So, go ahead, and take my hand. At 17, I was a lot like you.

I pulled the following clinical stuff from some medical website (I do not remember which one because it’s ephemeral) that was attempting to link studies that have been done.

Data on colorectal cancer (CRC) in HIV-positive patients are limited. The objective of this study was to investigate the incidence, presentation, and outcome of CRC in HIV patients.


Clinical data on patients diagnosed with CRC and concurrent HIV/AIDS infection between 1994 and 2003 were retrieved from the institutional records. Each identified patient was randomly matched with two HIV-negative CRC patients based on age, sex, race, and TNM stage at cancer diagnosis. Presentation, treatment toxicities, recurrence, and overall survival rates were assessed. Data were further compared with those of the published international Surveillance Epidemiology and End Results (SEER) data.


Out of 3,951 CRC patients, 12 HIV CRC patients (0.3%) were identified. Median age at cancer diagnosis was 41 years (29-52), revealing a 3:1 ratio between patients younger and older then 50 years, compared to a 1:33 ratio in the general population. Compared to 57% in the general population, 90% of the patients had advanced stages (III-IV) at diagnosis. The median follow-up time for both cases and controls was 30 months (6-65). HIV-positive patients had a shorter disease-free survival than the controls. No difference in overall survival was demonstrated, however survival was significantly reduced in the HIV-positive patients when only patients who were initially disease-free were compared. Adjuvant therapy was well-tolerated in all patients without chemotherapy-related deaths.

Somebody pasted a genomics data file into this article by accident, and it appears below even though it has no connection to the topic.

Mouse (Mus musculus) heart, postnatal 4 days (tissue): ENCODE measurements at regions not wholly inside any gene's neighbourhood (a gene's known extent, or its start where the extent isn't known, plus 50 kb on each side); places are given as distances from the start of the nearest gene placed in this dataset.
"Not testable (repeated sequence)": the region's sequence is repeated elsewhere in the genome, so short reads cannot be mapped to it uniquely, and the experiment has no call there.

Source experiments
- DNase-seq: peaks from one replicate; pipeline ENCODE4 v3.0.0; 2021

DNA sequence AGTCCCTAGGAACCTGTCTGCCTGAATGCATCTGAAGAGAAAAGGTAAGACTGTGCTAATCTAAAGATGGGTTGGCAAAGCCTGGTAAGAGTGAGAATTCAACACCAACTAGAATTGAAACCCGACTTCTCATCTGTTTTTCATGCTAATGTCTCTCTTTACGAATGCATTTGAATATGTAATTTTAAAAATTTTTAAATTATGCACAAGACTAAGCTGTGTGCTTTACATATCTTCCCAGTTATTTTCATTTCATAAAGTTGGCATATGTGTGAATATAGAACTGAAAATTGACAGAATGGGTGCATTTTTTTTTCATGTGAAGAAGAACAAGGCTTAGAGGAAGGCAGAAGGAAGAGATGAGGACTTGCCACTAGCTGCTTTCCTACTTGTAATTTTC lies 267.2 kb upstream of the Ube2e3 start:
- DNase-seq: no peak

HIV-positive CRC patients tend to have an early and more aggressive presentation with less favorable outcome. Further epidemiology studies to refute or accept our observations may suggest a reduced threshold for screening for CRC in HIV-positive patients.

But nothing about anyone your age.

We will have some exploring to do. In order for us to follow that path, you must be alive to do it. I would suggest you might reach lives no one knows anything about. It will be a lot of work. You will become exhausted. But you will not be so horribly alone. — t